The New York City Early Childhood Research Network is a project of the New York Early Childhood Professional Development Institute. The Network brings together researchers, practitioners, and policymakers to collaborate, share knowledge, and generate actionable research. Researchers in the Network represent public and private universities in the metropolitan area as well as individuals from a variety of disciplines and research and practice backgrounds. Their work is instrumental in developing policy for young children. The Research Network invited some of its members to share about their career paths so far, and their future plans. The hope is to showcase the wide range of journeys taken by scholars in our field of early childhood.
Jillian Crosby, Borough of Manhattan Community College
At the age of 15, I thought I was going to be a criminal prosecutor. I volunteered at a local daycare center in Jamaica, Queens and it changed the trajectory of my life. The spark in children’s eyes once they mastered a task, the comradery between staff, relationship based practices grounded in family traditions and love of learning this program provided was the catalyst for a lifelong journey in early childhood education.
When I became a practitioner, things were not as easy as imagined. As a first-year teacher I struggled to manage 18 children, a first year Teaching Assistant, providing a high-quality classroom environment, and satisfying conflicting mandates from the Administration for Children’s Services, the Department of Health and Mental Hygiene, and Head Start on what seemed to be bi-weekly basis. I wanted to quit! Through networking, mentorship and experience I was able to find a healthy balance; but the struggle was still ever-present for myself and almost every other teacher I knew. Then I questioned how often great teachers transition to another profession due to this same frustration. This redirected my focus to helping practitioners embrace and master their multitude of responsibilities as a classroom teacher serving young children and families. To do so, I explored other options such as early intervention and teaching in Taiwan to expand my scope of education. As a director, professional development facilitator, professor of teacher education and researcher I have used multiple avenues to impart my knowledge and experiences to undergraduate Early Childhood Education (ECE) students and practitioners in the field.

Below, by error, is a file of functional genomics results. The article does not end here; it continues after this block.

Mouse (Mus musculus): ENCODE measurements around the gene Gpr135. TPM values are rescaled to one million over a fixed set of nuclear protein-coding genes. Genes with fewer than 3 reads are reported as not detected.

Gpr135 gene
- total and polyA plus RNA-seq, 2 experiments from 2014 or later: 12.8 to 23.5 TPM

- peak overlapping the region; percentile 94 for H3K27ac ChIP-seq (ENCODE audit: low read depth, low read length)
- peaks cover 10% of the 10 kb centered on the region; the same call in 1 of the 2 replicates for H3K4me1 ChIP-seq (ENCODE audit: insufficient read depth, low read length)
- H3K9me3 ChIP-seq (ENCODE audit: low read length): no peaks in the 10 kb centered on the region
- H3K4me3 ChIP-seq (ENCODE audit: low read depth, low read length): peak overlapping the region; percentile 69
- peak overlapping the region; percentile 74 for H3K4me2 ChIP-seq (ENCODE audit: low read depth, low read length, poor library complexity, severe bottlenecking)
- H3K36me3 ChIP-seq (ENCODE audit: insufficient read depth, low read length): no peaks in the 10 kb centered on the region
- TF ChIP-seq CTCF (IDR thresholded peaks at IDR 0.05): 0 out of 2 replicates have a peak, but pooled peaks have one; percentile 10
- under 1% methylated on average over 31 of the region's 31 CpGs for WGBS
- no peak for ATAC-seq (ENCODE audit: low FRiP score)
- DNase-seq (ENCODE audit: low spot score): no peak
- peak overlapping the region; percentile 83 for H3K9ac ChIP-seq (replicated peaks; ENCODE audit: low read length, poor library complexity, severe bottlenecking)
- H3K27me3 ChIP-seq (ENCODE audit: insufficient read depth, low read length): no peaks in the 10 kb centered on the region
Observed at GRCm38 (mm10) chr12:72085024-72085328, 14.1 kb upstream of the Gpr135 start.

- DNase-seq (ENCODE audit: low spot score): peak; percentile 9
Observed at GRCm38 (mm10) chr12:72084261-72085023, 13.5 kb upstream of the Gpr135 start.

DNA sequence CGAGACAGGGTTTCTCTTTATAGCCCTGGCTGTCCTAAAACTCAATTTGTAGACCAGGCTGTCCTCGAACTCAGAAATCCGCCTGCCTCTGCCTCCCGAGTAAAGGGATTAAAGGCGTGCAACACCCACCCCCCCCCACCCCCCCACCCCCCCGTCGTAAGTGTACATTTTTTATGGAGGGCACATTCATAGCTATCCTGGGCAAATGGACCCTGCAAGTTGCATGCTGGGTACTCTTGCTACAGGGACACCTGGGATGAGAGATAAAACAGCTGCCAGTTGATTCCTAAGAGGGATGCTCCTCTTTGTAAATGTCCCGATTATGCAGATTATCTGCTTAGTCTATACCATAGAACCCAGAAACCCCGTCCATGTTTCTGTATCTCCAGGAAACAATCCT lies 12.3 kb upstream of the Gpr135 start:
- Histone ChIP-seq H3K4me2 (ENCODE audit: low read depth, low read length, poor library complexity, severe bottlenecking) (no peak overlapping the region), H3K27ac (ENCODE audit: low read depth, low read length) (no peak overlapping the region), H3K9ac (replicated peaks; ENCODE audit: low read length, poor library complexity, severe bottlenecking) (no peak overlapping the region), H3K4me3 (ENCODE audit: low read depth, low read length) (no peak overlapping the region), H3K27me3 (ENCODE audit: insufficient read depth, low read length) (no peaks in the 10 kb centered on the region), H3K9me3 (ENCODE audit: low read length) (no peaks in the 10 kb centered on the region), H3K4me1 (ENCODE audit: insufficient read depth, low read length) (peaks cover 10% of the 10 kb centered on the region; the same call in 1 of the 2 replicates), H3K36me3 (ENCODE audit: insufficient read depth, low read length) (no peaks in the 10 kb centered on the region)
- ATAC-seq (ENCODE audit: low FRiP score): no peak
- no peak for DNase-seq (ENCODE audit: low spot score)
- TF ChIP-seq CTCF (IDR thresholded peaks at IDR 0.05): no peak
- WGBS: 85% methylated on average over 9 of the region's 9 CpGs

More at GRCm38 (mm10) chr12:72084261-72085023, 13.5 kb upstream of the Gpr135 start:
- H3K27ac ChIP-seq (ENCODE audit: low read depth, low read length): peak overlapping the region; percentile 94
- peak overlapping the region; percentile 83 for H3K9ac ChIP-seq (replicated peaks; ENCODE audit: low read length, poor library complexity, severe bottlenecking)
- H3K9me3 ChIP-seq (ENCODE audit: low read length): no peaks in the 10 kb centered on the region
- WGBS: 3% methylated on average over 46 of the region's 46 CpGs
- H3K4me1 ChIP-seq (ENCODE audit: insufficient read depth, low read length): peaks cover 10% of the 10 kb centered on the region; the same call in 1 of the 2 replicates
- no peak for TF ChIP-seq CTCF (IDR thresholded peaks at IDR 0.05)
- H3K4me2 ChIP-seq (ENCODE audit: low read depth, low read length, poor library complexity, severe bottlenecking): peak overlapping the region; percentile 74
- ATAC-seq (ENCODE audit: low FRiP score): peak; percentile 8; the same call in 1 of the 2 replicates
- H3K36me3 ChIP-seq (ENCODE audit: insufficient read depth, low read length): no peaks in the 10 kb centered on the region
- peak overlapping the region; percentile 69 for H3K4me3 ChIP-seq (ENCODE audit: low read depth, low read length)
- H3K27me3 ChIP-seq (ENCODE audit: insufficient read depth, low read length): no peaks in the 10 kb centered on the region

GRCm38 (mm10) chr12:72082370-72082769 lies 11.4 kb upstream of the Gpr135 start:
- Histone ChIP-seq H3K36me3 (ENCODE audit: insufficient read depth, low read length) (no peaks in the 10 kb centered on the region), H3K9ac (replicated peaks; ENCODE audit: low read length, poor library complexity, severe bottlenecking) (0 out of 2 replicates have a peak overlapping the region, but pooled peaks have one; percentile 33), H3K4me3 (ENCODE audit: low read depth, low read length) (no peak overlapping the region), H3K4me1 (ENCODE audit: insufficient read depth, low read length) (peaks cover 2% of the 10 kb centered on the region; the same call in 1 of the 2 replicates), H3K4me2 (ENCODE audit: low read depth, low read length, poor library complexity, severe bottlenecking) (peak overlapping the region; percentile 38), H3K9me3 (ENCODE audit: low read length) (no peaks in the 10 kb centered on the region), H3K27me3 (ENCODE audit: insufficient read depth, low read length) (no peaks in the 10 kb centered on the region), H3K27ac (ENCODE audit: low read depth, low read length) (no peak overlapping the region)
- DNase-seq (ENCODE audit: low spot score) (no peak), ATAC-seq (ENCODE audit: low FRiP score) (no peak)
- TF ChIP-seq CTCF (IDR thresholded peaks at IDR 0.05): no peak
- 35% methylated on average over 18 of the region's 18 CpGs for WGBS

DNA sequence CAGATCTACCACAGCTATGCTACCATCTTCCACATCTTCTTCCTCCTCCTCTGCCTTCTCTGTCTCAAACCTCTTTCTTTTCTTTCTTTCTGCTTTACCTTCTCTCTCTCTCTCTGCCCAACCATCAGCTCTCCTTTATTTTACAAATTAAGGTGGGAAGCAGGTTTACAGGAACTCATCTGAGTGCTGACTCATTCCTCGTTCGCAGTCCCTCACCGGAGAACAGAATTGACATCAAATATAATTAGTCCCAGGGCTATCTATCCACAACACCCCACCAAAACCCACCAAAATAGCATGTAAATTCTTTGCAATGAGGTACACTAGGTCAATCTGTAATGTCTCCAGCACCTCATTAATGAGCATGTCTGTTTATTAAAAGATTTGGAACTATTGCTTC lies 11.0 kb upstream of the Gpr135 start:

My current research, which examines the course content in New York State undergraduate ECE programs to prepare preservice teachers to work with infants, toddlers and families highlights the need for continued work in supporting teachers before and after they enter the classroom. Based on our findings, three recommendations that can perpetuate a lasting cycle of support are: increasing Higher Education (HE) faculty capacity and knowledge of infant toddler care and education based on our Essential Elements for Undergraduate Early Childhood Education Preservice Programs to Prepare Infant-Toddler Educators, include infant toddler fieldwork experiences for pre-service teachers and continued professional development for practitioners in the field.
The Research to Practice series webinar: “Where are the Babies?” and the Infant-Toddler Summer Symposium for New York state ECE faculty each have allowed HE faculty and ECE center administrators to explore the research, share their wealth of knowledge and inhibitions when working with preservice or practicing teachers and grow as a community to strengthen the ECE workforce. Presenting our research to the NYS Board of Regents and other New York City stakeholders is a step in the direction of true change through policy.
Once a practitioner, always a practitioner; and my research will be reflective of this. Moving forward, I would like to continue this research on a broader scale. Next steps are to examine the course content of ECE undergraduate programs in the tri state area, then nationally. My interests also lend to the exploration of professional development opportunities and other support services available for first year teachers.
It sounds cliché, but I believe the children are our future. We must ensure teachers are capable and qualified to perform the delicate work of care and education and can confidently implement pedagogy and policy.
Throughout this amazing journey in the field of education one thing is clear; to really execute change, you must follow the hierarchy of educational leadership and that is what I intend to do. As I begin the Urban Education PhD program at the Graduate Center in the Fall, the inspirational words of Maya Angelou reign: “Still I rise!”
Jillian Crosby is an Adjunct Lecturer at the Borough of Manhattan Community College.